The right not to be addressed

Crawford’s point is that we take it for granted that we have a right not to be addressed in this way, but this right is being eroded in the form of advertising and noise (there’s an interesting parallel here with what Bart Kosko says in Noise about things like email spam, which constitute intrusive, unethical  “noise”).

I think we need to sharpen the conceptually murky right to privacy by supplementing it with a right not to be addressed. This would apply not, of course, to those who address me face-to-face as individuals, but to those who never show their face, and treat my mind as a resource to be harvested by mechanized means. (p. 13)


Out of place, out of proportion, and in your face: the steel canopy over New Street Station blocking light and assaulting the landscape.

And that’s what is so vile about Grand Central. Its enormous tent-like shape hides the station beneath it, and overwhelms and obscures the public space all around it. And as if that weren’t enough it has a permanent TV show of adverts on its eye-shaped screen, commanding and appropriating attention. Inside, everything about travel, trains, stations and information is dwarfed by the shopping centre. It’s the kind of station brilliantly described in a novel I can’t remember the name of where platforms and trains are an embarrassment that the architects have tried to hide away.  “Grand Central” is also another example of the insidious privatisation of public space, it’s oversized, inhuman proportions thrust up against the surrounding landscape with the lack of grace of an overweight giant taking over the seat next to you on a plane. It isn’t even elegant: the steel canopy gives up a few feet above the street, as if the designer couldn’t work out how to finish it off.  If a builder did this to your house, you’d sue them.


Corporate manspreading

It’s manspreading on a massive corporate scale, but we barely have a name for the rights that are eroded when so much public space is intruded by adverts and demands on your attention. Now we do. It’s a concept of an attentional commons, and the right not to be addressed. I’m not sure what we can do about it, but I hope at least that the residents of Station Street are going to give Grand Central hell until they turn that bloody TV screen off.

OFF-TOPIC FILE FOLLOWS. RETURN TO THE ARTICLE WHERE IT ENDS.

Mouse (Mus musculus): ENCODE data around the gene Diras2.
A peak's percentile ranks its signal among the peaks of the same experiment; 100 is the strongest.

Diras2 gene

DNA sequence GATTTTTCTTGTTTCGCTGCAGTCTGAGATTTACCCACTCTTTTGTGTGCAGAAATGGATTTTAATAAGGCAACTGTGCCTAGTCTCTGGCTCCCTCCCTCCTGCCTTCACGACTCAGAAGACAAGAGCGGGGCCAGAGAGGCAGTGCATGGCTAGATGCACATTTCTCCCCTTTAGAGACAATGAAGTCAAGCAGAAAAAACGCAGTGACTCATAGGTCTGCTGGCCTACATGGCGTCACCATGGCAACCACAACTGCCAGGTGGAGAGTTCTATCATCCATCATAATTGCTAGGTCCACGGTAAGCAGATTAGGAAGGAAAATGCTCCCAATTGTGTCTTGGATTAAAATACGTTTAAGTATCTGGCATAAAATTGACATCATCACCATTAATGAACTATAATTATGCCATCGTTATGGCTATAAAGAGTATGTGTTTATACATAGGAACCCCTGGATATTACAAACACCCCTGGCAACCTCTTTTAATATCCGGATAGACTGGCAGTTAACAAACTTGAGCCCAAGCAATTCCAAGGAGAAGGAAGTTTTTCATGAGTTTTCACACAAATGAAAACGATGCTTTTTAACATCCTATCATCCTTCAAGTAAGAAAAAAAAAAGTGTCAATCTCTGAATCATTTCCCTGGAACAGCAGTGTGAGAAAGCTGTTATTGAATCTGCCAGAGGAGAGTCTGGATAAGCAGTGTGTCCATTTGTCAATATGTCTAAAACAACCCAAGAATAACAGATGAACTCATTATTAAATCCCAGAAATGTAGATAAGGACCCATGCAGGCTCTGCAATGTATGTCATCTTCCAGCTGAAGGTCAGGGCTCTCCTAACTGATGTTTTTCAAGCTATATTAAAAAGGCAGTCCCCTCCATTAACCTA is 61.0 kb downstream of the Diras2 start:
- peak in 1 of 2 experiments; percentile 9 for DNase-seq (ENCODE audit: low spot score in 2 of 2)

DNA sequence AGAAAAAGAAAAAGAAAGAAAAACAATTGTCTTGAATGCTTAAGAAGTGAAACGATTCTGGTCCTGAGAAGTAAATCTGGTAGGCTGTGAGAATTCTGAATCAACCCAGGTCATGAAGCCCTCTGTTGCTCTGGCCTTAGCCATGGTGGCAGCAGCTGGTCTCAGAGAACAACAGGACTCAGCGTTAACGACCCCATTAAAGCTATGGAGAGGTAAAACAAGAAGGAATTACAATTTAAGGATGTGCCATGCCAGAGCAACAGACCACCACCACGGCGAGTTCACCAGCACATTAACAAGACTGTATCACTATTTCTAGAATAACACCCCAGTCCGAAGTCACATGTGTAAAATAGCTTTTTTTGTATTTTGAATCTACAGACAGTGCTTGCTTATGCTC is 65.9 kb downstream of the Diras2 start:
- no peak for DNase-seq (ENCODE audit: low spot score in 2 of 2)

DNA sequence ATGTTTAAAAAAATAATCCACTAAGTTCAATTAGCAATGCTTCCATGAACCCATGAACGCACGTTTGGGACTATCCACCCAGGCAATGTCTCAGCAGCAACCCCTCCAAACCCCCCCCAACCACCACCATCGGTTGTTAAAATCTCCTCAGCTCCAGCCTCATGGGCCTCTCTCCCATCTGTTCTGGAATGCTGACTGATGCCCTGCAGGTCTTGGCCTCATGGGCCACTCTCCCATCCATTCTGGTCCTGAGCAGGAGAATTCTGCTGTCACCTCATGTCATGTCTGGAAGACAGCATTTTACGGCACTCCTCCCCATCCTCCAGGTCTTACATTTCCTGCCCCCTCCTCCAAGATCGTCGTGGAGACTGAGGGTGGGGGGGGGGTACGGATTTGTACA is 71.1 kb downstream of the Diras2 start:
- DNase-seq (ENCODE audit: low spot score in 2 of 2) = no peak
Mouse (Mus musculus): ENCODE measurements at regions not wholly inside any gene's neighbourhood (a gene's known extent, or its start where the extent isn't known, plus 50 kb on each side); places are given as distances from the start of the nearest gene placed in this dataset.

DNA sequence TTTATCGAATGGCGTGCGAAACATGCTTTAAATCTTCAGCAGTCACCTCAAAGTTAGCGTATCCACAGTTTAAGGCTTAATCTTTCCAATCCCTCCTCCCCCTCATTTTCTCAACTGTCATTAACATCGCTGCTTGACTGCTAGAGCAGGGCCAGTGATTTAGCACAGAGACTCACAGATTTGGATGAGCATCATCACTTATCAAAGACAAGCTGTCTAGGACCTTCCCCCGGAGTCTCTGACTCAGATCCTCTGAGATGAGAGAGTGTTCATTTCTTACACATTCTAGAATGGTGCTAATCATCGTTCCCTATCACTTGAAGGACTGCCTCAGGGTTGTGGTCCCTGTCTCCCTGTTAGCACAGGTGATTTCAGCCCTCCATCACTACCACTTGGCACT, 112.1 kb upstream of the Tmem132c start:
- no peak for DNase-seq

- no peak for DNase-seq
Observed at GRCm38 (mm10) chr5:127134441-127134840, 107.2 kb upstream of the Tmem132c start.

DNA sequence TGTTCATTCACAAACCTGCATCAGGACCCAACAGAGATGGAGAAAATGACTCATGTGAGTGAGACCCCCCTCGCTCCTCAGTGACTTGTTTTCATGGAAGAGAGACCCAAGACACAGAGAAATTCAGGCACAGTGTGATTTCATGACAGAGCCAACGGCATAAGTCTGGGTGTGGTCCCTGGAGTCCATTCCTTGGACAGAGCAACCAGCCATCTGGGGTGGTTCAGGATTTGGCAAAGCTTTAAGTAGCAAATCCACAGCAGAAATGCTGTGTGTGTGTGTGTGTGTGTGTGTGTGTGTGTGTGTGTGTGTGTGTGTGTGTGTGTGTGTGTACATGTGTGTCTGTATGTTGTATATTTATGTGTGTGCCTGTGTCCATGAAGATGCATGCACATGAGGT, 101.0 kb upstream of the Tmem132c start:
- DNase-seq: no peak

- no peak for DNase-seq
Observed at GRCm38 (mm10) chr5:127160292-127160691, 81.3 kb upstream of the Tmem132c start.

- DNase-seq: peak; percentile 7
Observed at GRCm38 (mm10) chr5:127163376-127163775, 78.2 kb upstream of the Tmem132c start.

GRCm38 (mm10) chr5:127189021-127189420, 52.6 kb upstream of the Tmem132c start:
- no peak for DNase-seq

Grand central, seen from the Bull Ring. This is a building that has “f*** you” written all over it. Attention-seeking, narcissistic, and obsessed with dominating everything around it, it’s an architectural psychopath.

More about attentional commons and distraction

The Lost Chord


The Lost Chord is a nice page about the famous Victorian song.  All the words are there, along with some truly atrocious pictures from the period to illustrate the song. What is rather strange, given the usual gender stereotyping in music, is that the organist in the picture is female.  Perhaps to get so emotive over a lost chord is not something the Victorian gentleman could admit to.

Even better, there’s a recording from 1913 of the song. The singer’s diction is extraordinary – like a Norwegian speaking English while trying to pick his teeth.

Now here’s a question for the philosophically minded – do you think that if the church had CCTV, and the police could play it back and discover what the chord was, that the lady in the picture would have been any happier?  It seems like one of those Shirley Valentine moments to me, that your memory of the thing you can’t remember is far sweeter than the thing it is you can’t remember.  And that, possibly, is exactly why music is as poignant as it is, because it’s temporal nature means that its’ always a poignant memory or a future expectation, until the CD player gets stuck and plays you the same chord over and over again.   And only Wagnerites with their Tristan chord fetish could get excited over that.

Ten (not so random) books


The idea comes from a post by Simon Savidge over at SavidgeReads Reading me like a book (or ten) – see his post for where he got it from: pick ten books at random from your shelf and tell the world what those ten books say about you.  Ironically, since it was a post about reading, I misread it, and picked a clump of ten books from one of my shelves.  This will hardly be random, because I treat my bookshelves like a kind of two-dimensional Rubik-cube: every now and again, I half-heartedly put books of a kind on the same shelf. When one project or another takes over, I shift them by the shelf-load and put the most relevant ones nearest to my desk.  As a result, here’s ten not very random choices that nonetheless say something about me, I think (if nothing else, it says something about my cataloguing).  I’ll do the proper version another day.

Ten not very random books

Suzanne Langer, Philosophy in a new key:  I dreaded having to read this book for my philosophy of music module, since in my experience, seeing the name ‘Langer’ in any article about dance was usually the kiss of death, both to the enjoyment of reading or dance.  In fact, I ended up liking Langer a lot, and there’s much in her work that makes a lot of sense about music and dance, something that Mark Johnson picks up on in The Meaning of the Body.